On a Thursday night in the Hariri Building, amongst breakout rooms filled with busy students, a D.C. entrepreneur is being taught business technology strategies by a team of undergraduates.
The students work with the Hilltop MicroFinance Initiative, a group of 12 who work to fund and educate small business owners in the District who do not otherwise qualify for loans and funding.
“Essentially what we look to do is target local D.C. area entrepreneurs and business owners who are looking to expand, but don’t have access to forms of credit from banks. So we provide them the financing to expand their small businesses,” Chief Financial Officer Craig Melcher (MSB ’13) said.
The group was started three years ago as part of the Georgetown University Social Entrepreneurship Competition. Eventually, securing funding from the Rotary Club of Bethesda, HMFI has been gradually building and developing.
The group has a two-pronged approach to their mission. As potential loan recipients work through the application, they are required to attend a series of tailored lessons designed to increase their knowledge about the business world.
Bernardo Figueroa, the first recipient of an HMFI loan, operated a Salvadorian food truck before he was referred to the group.
Figueroa, who has received three successive loans of $3,000, $6,000 and $7,000, is now the owner of Lalo’s Market, a grocery store in Columbia Heights.
“I’d rather work with [HMFI] than a bank any day,” Figueroa said. “They gave me a lot of information on how to run a business, make a balance sheet and make sure I don’t spend more money than I’m bringing in.”
The burst of the housing bubble crippled Kipp Martin’s work as a realtor. Because Martin, who also works part time as a truck driver, lacked the skills and capital to embrace social media marketing, he turned to HMFI to revamp his business.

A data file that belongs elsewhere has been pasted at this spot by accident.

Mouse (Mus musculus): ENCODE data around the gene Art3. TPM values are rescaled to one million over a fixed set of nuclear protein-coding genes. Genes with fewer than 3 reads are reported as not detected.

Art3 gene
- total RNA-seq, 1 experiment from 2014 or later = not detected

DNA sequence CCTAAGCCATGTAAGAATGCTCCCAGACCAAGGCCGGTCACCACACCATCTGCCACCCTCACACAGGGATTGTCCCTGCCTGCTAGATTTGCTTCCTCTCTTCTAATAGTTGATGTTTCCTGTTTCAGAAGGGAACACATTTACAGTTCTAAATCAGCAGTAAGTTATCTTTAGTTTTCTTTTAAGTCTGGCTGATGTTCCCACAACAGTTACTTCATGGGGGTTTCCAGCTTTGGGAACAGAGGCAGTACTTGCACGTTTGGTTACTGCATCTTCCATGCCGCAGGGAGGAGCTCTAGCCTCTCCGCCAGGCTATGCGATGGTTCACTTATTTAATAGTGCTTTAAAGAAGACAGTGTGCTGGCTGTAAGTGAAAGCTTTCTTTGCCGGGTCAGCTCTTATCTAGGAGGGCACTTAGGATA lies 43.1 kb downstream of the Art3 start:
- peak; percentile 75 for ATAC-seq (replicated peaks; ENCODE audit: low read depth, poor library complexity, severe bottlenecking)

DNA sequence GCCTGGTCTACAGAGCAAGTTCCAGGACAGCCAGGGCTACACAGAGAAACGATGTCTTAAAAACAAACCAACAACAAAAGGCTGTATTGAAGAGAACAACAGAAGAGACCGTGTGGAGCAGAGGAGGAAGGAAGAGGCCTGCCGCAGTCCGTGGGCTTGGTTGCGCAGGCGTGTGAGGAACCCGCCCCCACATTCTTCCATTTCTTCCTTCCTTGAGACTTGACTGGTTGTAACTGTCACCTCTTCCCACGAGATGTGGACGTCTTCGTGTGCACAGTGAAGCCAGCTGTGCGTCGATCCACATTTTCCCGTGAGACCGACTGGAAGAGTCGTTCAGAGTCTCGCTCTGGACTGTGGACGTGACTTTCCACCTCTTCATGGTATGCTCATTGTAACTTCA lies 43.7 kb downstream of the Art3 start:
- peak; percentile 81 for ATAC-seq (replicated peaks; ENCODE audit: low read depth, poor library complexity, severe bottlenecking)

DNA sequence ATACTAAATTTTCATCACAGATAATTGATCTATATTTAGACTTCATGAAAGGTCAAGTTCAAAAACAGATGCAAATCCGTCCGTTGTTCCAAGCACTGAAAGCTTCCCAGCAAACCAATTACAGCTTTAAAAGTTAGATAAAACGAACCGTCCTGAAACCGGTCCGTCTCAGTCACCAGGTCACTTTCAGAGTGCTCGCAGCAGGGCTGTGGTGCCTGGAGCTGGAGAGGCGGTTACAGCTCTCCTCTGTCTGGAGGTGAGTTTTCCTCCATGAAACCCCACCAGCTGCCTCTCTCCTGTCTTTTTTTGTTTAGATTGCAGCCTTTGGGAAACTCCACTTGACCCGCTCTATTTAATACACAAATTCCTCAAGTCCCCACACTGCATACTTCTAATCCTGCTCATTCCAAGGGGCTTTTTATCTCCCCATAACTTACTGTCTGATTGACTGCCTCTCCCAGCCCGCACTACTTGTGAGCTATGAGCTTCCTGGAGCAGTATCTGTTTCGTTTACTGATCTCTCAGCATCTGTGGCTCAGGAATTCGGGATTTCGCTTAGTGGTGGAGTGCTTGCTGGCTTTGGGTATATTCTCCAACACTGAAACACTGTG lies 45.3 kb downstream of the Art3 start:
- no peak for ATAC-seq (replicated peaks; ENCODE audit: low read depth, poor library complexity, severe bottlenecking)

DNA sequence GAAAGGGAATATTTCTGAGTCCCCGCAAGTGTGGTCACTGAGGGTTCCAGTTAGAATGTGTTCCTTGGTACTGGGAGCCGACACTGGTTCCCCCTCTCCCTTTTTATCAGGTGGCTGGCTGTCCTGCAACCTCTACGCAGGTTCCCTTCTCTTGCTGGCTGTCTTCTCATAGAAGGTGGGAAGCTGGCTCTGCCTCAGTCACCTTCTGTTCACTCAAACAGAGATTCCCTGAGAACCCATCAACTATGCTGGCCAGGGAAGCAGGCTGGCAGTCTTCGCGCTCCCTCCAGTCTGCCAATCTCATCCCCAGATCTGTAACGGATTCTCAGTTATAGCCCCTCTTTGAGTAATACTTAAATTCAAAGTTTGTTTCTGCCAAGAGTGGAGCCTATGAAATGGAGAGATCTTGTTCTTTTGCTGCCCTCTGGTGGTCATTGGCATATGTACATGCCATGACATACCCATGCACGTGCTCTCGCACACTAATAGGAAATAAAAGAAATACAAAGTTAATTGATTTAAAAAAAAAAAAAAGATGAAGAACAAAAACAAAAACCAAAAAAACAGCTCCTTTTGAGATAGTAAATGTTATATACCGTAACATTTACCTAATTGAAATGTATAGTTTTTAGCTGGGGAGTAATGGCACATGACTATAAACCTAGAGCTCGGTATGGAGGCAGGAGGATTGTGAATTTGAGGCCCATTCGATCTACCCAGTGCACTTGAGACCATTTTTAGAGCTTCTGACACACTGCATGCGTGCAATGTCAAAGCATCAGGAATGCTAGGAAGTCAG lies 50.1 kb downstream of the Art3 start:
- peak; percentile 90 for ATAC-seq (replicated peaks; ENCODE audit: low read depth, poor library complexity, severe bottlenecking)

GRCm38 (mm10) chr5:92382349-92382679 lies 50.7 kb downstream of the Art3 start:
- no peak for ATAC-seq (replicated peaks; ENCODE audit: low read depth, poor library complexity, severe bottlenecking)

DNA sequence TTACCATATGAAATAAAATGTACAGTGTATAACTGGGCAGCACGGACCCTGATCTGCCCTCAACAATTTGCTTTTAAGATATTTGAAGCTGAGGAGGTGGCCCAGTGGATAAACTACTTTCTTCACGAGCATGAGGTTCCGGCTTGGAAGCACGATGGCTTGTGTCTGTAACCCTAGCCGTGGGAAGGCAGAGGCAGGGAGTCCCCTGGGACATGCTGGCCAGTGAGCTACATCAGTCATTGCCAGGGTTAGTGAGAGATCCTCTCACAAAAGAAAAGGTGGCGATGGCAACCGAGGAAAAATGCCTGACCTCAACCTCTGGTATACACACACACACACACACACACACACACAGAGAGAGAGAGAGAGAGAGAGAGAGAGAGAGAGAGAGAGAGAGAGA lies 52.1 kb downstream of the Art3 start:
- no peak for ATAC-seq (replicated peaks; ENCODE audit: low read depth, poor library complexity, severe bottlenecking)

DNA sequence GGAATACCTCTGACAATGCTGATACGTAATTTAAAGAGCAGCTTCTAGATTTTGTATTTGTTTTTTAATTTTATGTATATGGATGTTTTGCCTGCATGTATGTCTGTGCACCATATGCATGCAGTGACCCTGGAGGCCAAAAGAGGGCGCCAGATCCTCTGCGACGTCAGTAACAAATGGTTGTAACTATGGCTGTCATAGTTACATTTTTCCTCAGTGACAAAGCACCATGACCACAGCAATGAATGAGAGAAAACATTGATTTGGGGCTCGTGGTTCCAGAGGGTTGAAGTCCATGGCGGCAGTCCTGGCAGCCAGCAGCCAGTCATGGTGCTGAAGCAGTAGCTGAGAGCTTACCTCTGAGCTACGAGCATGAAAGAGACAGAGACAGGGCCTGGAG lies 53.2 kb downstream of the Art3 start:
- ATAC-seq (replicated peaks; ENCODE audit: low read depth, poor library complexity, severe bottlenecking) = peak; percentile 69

“Not only did we give him the capital to purchase a smart phone, a digital camera and set up a website, but we gave him important skills,” said HMFI Chief Operating Officer Alissa Orlando (SFS ’13). “We said, ‘Here, this is how you use Facebook, here is how you use QR codes on all of your door hangers to bring people to your website and here’s how you use LinkedIn and Twitter to find new clients.”
Chief Executive Officer Alex Honjiyo (SFS ’13) said the fact that the lenders are college students sometimes creates awkwardness initially, but the discomfort quickly dissipates.
“The whole process of dealing with awkwardness is offset by the kind of personal relationship we build with the client, which is the most important part of the process,” he said. “So, the relationship really does change from the first meeting where the client realizes that these kids are 19, 20 years old, and still in college. But over time, we build these personal relationships, we meet the families, we visit their stores and it really does change the relationship.”
HMFI’s loan structure centers around year-long loans paid back in 12 equal installments. Though they charge 10 percent interest — somewhat higher than market standards of around eight to nine percent — the group seeks to serve business owners too risky to qualify for big-bank financing.
“It’s a hand up, not a handout,” Orlando said. “I want to give a hand up to industrious, ambitious individuals who have the talent and will to improve their lives, but don’t have the financial resources.”
While most lending corporations ensure adequate collateral before the approval of a loan, HMFI relies more upon the lasting relationships formed with its clients to ensure payback. To date, the organization has retained a 100 percent repayment rate.
“Having loaned out over $18,000, with no real mechanism of collecting if they don’t pay back, [the perfect repayment rate] is pretty awesome,” Orlando said.
The group hopes to expand their number of clients from two to 10 by spring 2013 and also add services such as credit reporting.
According to members, while microfinance organizations at other universities often employ alumni to manage the day-to-day operations, HMFI only allows graduates to serve on their Board of Directors.
“I think the idea of having college students run the organization is really important,” Honjiyo said. “There is something about having college students run this that not only provides a really good experience, but it allows us to get off the Hilltop, work in the community and bring about real, tangible change in the District of Columbia.”